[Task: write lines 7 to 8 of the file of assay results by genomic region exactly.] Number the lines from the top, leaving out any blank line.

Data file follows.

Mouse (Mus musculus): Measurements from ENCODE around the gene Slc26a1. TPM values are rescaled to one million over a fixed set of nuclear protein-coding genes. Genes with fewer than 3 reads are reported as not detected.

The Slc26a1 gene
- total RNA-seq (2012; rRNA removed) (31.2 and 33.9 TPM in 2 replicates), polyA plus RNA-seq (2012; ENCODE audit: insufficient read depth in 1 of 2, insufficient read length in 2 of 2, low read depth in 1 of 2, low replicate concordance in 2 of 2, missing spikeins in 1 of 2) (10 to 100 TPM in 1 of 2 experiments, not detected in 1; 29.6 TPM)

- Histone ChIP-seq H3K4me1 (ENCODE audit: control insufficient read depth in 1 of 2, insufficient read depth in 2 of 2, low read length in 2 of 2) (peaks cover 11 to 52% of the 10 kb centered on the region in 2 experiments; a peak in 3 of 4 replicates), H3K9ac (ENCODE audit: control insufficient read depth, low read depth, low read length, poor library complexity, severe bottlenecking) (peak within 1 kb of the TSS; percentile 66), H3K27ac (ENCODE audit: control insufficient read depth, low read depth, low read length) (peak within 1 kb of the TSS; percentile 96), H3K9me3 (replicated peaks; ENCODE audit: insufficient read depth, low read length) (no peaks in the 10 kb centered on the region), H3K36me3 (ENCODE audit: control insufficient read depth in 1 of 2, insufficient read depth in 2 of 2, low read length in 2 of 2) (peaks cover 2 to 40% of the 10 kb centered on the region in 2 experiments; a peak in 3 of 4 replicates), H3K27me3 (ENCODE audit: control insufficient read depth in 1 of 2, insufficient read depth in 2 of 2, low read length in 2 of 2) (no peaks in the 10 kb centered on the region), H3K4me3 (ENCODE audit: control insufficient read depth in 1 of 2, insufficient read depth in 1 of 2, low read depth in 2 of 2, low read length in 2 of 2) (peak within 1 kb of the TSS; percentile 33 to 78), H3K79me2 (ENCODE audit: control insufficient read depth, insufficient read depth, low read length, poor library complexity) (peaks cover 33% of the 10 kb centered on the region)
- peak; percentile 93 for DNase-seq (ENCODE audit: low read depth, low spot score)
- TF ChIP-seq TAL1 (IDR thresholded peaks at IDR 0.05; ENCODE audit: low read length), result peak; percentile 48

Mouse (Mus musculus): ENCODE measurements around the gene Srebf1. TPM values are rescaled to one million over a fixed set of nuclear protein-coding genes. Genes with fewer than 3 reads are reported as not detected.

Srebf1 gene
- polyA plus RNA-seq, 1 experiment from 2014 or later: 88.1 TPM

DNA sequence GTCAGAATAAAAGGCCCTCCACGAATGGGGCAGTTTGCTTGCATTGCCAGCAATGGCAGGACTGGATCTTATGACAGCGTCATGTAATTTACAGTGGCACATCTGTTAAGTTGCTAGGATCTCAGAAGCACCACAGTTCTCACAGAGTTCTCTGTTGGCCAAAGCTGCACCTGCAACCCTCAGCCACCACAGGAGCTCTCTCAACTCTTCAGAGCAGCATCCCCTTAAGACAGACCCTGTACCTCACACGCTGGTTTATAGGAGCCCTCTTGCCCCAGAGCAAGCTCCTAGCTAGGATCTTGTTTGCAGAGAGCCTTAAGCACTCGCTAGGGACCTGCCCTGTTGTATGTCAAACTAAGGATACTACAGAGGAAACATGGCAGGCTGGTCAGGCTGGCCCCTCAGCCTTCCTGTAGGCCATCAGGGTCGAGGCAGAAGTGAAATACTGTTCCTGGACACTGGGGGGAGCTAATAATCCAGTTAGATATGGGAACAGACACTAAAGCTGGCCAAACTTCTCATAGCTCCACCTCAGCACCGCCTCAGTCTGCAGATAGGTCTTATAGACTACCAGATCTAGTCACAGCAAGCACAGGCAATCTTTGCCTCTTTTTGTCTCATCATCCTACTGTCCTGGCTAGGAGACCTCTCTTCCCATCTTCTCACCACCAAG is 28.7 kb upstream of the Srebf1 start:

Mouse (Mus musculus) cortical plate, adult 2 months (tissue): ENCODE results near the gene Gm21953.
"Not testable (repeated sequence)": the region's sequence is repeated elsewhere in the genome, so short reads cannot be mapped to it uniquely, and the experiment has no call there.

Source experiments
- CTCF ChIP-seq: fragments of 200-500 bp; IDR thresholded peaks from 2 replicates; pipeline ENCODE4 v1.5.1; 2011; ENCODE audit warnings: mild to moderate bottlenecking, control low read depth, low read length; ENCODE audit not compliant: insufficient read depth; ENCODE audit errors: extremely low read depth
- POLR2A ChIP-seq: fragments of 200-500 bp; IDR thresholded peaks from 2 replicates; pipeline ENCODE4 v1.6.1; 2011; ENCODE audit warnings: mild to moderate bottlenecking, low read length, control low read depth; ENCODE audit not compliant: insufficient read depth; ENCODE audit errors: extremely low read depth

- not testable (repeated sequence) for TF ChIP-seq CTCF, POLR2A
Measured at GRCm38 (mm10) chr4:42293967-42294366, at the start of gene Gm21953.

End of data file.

Mouse (Mus musculus): ENCODE measurements around the gene Srebf1. TPM values are rescaled to one million over a fixed set of nuclear protein-coding genes. Genes with fewer than 3 reads are reported as not detected.

Srebf1 gene